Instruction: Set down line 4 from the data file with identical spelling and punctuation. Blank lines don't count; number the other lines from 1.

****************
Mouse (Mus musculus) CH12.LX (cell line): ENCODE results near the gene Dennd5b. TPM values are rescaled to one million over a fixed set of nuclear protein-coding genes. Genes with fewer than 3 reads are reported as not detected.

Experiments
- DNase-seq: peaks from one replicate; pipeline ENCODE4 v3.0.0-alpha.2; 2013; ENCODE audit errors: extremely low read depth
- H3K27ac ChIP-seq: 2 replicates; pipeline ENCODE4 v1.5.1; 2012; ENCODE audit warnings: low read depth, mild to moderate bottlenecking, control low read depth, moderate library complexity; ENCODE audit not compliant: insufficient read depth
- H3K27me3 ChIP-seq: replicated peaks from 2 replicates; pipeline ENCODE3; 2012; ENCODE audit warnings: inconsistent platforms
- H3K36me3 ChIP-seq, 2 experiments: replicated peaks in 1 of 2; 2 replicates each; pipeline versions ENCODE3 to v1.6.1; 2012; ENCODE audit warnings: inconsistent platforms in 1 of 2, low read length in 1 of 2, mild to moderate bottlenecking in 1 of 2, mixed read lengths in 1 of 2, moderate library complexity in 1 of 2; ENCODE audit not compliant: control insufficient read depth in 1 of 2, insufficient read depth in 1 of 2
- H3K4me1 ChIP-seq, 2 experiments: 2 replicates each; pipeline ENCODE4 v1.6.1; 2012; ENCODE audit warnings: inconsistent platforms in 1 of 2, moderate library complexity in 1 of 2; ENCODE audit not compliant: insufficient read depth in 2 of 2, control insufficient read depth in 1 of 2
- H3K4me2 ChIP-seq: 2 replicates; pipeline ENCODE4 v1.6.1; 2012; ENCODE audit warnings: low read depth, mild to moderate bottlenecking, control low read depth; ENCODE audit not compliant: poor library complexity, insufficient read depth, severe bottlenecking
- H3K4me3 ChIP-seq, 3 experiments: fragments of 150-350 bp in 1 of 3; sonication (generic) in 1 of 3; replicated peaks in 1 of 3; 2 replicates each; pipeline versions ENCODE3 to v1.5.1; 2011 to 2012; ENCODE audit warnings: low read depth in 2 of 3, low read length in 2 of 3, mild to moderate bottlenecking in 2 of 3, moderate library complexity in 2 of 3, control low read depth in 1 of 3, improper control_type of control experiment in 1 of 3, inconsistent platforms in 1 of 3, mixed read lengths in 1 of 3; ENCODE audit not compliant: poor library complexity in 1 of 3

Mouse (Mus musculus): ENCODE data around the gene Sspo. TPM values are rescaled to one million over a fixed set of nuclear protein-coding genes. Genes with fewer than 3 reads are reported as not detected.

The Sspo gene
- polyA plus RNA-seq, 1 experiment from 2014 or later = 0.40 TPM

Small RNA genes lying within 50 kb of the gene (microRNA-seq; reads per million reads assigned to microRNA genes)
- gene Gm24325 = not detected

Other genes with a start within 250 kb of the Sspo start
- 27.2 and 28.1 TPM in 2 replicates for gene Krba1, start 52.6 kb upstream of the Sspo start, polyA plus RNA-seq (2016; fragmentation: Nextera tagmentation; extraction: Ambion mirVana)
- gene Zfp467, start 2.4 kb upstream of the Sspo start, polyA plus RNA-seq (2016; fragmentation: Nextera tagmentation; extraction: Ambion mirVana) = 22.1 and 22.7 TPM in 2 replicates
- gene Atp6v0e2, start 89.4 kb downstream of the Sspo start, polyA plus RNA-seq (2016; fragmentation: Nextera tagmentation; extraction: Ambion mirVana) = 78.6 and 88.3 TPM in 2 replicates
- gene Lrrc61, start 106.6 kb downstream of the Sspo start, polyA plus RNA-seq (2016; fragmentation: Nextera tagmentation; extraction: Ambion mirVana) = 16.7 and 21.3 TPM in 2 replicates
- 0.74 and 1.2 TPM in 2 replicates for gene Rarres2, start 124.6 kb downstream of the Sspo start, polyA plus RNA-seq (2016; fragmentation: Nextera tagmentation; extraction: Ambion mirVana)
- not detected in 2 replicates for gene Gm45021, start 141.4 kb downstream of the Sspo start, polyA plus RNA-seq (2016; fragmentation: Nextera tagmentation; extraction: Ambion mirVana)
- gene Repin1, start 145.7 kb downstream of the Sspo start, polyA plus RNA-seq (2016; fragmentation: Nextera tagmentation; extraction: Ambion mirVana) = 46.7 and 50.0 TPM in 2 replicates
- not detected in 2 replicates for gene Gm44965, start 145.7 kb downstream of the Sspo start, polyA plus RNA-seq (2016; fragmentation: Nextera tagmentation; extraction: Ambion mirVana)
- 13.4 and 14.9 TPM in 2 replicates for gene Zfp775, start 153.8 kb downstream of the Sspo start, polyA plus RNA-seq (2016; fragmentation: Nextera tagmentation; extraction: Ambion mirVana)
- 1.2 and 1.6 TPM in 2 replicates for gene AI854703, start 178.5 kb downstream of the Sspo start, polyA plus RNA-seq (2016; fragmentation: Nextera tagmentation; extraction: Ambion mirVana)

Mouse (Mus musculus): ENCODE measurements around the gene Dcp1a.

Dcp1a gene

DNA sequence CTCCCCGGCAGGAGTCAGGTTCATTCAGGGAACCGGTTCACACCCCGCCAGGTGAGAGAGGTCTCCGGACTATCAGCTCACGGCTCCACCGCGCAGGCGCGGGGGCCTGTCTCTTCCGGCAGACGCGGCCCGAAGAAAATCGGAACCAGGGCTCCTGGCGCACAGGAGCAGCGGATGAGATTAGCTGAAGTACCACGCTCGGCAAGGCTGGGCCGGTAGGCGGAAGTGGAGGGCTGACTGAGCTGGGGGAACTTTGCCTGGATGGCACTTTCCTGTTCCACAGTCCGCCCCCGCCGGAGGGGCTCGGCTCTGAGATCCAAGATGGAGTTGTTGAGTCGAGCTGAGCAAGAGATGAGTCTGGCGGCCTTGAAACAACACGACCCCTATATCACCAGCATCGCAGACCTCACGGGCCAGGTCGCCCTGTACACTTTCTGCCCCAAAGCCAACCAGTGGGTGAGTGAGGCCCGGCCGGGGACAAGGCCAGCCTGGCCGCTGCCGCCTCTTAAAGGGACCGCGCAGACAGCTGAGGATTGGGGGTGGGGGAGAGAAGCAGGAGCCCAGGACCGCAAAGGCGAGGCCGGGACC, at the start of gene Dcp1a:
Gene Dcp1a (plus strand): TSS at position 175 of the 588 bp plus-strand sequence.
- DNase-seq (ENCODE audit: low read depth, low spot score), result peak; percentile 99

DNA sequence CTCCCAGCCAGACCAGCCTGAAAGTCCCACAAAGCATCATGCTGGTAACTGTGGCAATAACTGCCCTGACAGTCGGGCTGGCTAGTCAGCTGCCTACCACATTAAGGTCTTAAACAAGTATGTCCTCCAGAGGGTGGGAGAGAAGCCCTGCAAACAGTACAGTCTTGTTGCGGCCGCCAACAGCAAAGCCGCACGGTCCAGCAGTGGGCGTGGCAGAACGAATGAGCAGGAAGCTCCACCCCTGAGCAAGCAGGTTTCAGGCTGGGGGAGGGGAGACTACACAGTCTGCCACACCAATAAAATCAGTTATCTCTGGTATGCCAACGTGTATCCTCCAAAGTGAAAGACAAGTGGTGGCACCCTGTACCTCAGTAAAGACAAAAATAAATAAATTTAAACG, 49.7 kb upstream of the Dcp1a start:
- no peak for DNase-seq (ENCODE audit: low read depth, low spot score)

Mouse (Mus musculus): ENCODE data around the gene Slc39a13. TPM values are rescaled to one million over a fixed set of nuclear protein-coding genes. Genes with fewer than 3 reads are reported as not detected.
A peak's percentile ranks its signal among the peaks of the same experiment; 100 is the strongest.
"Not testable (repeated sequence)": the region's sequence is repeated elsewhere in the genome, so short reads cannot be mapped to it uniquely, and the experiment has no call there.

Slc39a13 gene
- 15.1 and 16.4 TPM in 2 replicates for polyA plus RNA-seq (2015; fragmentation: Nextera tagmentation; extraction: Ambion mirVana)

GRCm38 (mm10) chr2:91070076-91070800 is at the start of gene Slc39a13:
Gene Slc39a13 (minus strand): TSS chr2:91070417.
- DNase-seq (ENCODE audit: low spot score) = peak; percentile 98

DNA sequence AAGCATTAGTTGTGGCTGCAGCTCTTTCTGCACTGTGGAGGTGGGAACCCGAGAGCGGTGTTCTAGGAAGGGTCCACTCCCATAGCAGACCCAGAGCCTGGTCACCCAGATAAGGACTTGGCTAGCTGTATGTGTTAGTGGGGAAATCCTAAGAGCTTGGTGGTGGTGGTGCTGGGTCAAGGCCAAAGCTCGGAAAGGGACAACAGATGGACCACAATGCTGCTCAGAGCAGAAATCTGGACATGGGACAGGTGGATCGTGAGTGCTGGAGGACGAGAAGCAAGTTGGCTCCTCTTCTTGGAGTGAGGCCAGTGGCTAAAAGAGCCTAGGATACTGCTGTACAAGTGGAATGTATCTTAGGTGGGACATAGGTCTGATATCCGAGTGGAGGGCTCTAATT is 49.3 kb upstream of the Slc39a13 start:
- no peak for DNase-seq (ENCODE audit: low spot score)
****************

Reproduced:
- H3K27ac ChIP-seq: 2 replicates; pipeline ENCODE4 v1.5.1; 2012; ENCODE audit warnings: low read depth, mild to moderate bottlenecking, control low read depth, moderate library complexity; ENCODE audit not compliant: insufficient read depth